Napoleon’s Chair

It’s an ordinary mahogany bergere chair. What makes it special? The chair belonged to Napoleon during his exile in the 1800’s on St. Helena but there are hundreds of other items that would seem to be more interesting. After Napoleon was captured at Waterloo his possessions toured England. That’s right people lined up to see his gold tongue scraper and cashmere jockey shorts. Then when he died it’s likely that the priest called in to administer the last rights lopped off the royal John Thomas. His counterpart the English chaplain who tiptoed off with the royal arm chair seems tame by comparison.

So why am I fascinated with Napoleon’s chair? It’s the damage to the rattan on the right arm. Did Napoleon grip it in a sudden rage or did he gradually wear it away tapping his fingers in annoyance at the numerous acts of petty revenge inflicted on him by his captors? It brings the whole mad story of his last days on St. Helena into perspective. It’s the Fitzgerald nickel.

What’s the Fitzgerald nickel? I give a nickel to anyone that tells me they’re interested in writing. It’s confusing till I relay the dialog from The Last Tycoon where the writer learns why he’s a writer:

This is you.

A girl comes in.

She doesn't see you.

She takes off her gloves.

She opens her purse.

She dumps it out on the table.

You watch her.

This is you.


She has two dimes, a matchbox
and a nickel.

She leaves the nickel
on the table.

She puts the two dimes
back into her purse.

She takes the gloves...
they're black.

Puts them into the stove.

Lights a match.

Suddenly, the telephone rings.

She picks it up.

She listens.

She says, "l've never owned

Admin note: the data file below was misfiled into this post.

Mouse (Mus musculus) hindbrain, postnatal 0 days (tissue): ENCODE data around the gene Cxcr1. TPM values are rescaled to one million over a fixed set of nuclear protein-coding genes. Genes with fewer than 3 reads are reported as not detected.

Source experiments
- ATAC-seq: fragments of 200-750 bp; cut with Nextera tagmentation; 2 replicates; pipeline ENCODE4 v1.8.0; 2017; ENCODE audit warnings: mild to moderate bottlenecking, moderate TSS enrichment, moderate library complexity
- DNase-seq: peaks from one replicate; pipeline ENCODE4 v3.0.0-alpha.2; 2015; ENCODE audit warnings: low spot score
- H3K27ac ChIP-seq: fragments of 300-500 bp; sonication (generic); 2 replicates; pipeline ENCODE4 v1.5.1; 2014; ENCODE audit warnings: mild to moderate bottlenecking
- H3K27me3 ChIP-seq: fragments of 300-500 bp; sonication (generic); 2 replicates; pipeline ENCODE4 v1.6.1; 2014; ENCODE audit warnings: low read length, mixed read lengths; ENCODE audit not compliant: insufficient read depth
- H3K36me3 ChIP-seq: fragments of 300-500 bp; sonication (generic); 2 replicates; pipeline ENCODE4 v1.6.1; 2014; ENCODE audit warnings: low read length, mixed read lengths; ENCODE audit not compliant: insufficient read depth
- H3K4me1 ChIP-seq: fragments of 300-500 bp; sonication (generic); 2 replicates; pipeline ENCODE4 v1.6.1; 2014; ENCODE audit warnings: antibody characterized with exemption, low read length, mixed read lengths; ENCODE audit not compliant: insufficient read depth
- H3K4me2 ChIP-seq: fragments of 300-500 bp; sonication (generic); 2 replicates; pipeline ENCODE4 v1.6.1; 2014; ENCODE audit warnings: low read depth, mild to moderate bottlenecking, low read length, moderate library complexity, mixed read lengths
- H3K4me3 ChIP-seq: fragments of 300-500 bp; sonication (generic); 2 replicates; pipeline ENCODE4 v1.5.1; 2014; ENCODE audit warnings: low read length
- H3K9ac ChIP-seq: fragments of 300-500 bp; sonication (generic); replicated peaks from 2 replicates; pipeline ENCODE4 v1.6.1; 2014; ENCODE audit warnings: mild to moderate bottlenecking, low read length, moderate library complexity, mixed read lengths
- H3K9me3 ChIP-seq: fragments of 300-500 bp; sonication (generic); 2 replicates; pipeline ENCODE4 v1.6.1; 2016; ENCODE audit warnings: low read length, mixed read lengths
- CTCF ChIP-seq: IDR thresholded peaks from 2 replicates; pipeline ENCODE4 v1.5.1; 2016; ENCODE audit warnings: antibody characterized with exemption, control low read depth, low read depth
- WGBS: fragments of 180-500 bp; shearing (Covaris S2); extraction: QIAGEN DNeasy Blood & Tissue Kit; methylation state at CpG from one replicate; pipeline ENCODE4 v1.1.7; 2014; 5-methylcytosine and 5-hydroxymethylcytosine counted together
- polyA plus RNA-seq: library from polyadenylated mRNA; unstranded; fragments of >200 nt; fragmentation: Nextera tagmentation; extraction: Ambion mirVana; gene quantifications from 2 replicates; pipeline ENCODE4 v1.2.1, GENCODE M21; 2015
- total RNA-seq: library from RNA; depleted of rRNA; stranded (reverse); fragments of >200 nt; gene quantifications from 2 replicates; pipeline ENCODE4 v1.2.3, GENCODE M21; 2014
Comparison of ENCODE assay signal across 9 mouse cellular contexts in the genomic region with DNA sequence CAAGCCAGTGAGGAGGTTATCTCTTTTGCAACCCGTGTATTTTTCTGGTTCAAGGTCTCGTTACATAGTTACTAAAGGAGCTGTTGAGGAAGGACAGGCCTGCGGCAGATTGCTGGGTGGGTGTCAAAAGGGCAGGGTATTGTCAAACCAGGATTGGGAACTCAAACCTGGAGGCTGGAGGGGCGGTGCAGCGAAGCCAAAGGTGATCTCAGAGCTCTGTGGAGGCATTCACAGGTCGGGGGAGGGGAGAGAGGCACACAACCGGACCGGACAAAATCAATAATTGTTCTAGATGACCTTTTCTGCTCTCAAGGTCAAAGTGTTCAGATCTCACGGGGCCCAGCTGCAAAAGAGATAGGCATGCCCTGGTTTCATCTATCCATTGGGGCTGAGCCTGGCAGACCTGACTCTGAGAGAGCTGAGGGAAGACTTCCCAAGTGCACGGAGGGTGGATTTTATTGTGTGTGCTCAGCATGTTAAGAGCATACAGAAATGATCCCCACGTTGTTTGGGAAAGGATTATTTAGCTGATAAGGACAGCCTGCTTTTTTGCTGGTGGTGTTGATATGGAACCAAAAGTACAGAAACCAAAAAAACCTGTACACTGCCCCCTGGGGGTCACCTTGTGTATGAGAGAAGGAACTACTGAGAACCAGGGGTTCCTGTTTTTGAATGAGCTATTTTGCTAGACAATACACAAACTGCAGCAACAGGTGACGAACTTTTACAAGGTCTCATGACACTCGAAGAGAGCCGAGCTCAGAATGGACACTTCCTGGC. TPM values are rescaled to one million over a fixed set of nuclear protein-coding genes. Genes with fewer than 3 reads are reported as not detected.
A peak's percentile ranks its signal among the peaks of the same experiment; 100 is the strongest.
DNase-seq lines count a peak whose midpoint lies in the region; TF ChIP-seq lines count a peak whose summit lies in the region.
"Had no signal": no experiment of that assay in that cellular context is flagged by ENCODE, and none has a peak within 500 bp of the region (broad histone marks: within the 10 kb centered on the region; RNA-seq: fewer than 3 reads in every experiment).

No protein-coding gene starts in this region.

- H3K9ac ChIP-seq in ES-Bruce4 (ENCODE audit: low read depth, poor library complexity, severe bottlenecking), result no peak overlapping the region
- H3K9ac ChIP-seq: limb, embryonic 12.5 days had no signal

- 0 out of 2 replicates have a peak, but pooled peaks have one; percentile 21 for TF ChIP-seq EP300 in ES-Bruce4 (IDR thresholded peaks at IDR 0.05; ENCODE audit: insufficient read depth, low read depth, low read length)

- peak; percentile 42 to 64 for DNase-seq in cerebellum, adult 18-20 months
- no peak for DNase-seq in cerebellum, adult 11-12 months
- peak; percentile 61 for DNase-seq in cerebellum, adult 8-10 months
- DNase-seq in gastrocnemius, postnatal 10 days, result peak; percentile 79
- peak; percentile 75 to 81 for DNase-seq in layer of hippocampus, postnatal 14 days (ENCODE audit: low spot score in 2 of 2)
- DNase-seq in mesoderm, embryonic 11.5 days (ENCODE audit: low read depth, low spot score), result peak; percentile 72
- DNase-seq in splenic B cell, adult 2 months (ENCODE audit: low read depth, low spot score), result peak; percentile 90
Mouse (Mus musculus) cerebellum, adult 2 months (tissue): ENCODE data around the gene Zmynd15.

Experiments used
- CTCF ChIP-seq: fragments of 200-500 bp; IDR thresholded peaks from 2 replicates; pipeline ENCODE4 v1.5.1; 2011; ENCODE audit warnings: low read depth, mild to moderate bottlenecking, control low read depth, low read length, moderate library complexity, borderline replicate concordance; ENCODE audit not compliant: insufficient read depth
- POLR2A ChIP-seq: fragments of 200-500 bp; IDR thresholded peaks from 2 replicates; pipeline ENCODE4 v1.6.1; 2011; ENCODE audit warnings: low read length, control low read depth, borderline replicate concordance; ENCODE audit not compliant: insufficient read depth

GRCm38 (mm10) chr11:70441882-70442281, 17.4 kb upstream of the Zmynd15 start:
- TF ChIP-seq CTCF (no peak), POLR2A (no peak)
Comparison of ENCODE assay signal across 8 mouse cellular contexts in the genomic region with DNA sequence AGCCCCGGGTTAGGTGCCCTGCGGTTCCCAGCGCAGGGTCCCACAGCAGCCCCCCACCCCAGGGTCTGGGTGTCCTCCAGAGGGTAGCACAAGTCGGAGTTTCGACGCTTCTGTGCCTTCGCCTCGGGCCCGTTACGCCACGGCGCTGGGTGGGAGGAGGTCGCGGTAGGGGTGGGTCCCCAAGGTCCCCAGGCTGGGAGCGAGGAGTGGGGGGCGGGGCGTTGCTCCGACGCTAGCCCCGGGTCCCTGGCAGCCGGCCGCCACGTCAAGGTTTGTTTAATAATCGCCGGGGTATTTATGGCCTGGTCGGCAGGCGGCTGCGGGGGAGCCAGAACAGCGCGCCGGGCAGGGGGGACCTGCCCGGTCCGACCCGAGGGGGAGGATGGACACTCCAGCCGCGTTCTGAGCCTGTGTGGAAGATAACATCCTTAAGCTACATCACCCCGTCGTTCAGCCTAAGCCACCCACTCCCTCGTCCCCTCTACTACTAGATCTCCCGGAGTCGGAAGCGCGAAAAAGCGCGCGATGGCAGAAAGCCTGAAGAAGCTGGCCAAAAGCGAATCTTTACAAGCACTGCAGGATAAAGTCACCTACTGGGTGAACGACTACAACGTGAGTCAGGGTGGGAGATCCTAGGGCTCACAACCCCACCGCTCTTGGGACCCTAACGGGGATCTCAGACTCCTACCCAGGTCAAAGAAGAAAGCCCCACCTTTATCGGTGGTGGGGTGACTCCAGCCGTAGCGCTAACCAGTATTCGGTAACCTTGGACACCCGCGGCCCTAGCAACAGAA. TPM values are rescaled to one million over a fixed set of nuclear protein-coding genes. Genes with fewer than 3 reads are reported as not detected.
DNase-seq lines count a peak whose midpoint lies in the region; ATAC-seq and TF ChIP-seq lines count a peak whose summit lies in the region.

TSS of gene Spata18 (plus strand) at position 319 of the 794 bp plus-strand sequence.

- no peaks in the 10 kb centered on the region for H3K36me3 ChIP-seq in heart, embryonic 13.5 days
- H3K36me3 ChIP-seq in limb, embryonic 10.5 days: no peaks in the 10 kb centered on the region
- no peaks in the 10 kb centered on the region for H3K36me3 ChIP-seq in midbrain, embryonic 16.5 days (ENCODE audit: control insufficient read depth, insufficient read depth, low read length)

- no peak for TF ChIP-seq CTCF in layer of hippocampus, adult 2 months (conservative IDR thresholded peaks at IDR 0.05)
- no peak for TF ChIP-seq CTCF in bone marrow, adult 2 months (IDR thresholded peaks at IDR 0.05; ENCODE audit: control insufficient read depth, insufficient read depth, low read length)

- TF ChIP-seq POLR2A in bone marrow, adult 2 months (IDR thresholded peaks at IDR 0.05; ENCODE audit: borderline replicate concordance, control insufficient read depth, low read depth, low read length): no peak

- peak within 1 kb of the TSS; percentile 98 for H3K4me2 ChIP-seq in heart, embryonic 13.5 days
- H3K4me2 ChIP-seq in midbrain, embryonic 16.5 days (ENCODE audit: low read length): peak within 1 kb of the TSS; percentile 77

a pair of black gloves

in my life."

Hangs up.

Kneels by the stove.

Lights another match.


you notice...

...there's another man
in the room...

watching every move
the girl makes.

What happens?

l don't know.

l was just making pictures.

What was the nickel for?

Jane, what was the nickel for?

The nickel was for the movies.

What do you pay me for?

l don't understand
the damn stuff.

Yes, you do...

or you wouldn't have asked
about the nickel.

You’re a writer when you ask about the nickel. You’re a writer when you ask about the damaged arm on Napoleon’s chair. It’s all about the Fitzgerald nickel.

The dialog is from The Last Tycoon released in 1976 and directed by Elia Kazan. Screenplay by Harold Pinter.

The love of the Last Tycoon is the last unfinished novel of F. Scott Fitzgerald who died in 1940 at the age of 44.

Napoleon’s Chair is occasionally on display at the Maidstone Museum

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9 Responses to Napoleon’s Chair

  1. Penny says:

    Why is the bottom worn out only at the front? Was his legs so short that he sat on the edge like a child? Can you picture him sitting on the edge of the chair swinging his legs?
    All the while setting the future for so many that will die for him.

    • chikuba says: